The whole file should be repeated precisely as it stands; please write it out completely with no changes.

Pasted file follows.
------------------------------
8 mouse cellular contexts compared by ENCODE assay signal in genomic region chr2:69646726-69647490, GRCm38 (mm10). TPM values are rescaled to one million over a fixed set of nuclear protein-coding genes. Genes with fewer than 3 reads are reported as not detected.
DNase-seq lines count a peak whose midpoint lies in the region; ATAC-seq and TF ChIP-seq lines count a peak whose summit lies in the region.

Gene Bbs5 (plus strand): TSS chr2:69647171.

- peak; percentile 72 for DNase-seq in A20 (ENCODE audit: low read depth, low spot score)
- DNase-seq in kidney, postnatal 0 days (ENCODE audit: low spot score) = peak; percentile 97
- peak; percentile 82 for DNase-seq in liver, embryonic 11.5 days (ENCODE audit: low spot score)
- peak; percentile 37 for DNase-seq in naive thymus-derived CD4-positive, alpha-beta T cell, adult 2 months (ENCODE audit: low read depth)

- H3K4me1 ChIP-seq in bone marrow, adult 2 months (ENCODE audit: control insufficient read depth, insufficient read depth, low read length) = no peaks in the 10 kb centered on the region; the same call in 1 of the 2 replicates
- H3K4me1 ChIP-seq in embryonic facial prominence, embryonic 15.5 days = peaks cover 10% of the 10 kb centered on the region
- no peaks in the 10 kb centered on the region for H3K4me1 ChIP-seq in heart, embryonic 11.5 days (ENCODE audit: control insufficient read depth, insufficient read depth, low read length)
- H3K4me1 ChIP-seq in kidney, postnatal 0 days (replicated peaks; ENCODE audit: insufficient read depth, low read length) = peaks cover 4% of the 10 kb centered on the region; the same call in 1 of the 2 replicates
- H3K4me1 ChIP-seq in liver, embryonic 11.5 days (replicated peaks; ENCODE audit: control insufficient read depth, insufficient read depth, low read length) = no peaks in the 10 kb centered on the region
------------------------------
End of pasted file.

8 mouse cellular contexts compared by ENCODE assay signal in genomic region chr2:69646726-69647490, GRCm38 (mm10). TPM values are rescaled to one million over a fixed set of nuclear protein-coding genes. Genes with fewer than 3 reads are reported as not detected.
DNase-seq lines count a peak whose midpoint lies in the region; ATAC-seq and TF ChIP-seq lines count a peak whose summit lies in the region.

Gene Bbs5 (plus strand): TSS chr2:69647171.

- peak; percentile 72 for DNase-seq in A20 (ENCODE audit: low read depth, low spot score)
- DNase-seq in kidney, postnatal 0 days (ENCODE audit: low spot score) = peak; percentile 97
- peak; percentile 82 for DNase-seq in liver, embryonic 11.5 days (ENCODE audit: low spot score)
- peak; percentile 37 for DNase-seq in naive thymus-derived CD4-positive, alpha-beta T cell, adult 2 months (ENCODE audit: low read depth)

- H3K4me1 ChIP-seq in bone marrow, adult 2 months (ENCODE audit: control insufficient read depth, insufficient read depth, low read length) = no peaks in the 10 kb centered on the region; the same call in 1 of the 2 replicates
- H3K4me1 ChIP-seq in embryonic facial prominence, embryonic 15.5 days = peaks cover 10% of the 10 kb centered on the region
- no peaks in the 10 kb centered on the region for H3K4me1 ChIP-seq in heart, embryonic 11.5 days (ENCODE audit: control insufficient read depth, insufficient read depth, low read length)
- H3K4me1 ChIP-seq in kidney, postnatal 0 days (replicated peaks; ENCODE audit: insufficient read depth, low read length) = peaks cover 4% of the 10 kb centered on the region; the same call in 1 of the 2 replicates
- H3K4me1 ChIP-seq in liver, embryonic 11.5 days (replicated peaks; ENCODE audit: control insufficient read depth, insufficient read depth, low read length) = no peaks in the 10 kb centered on the region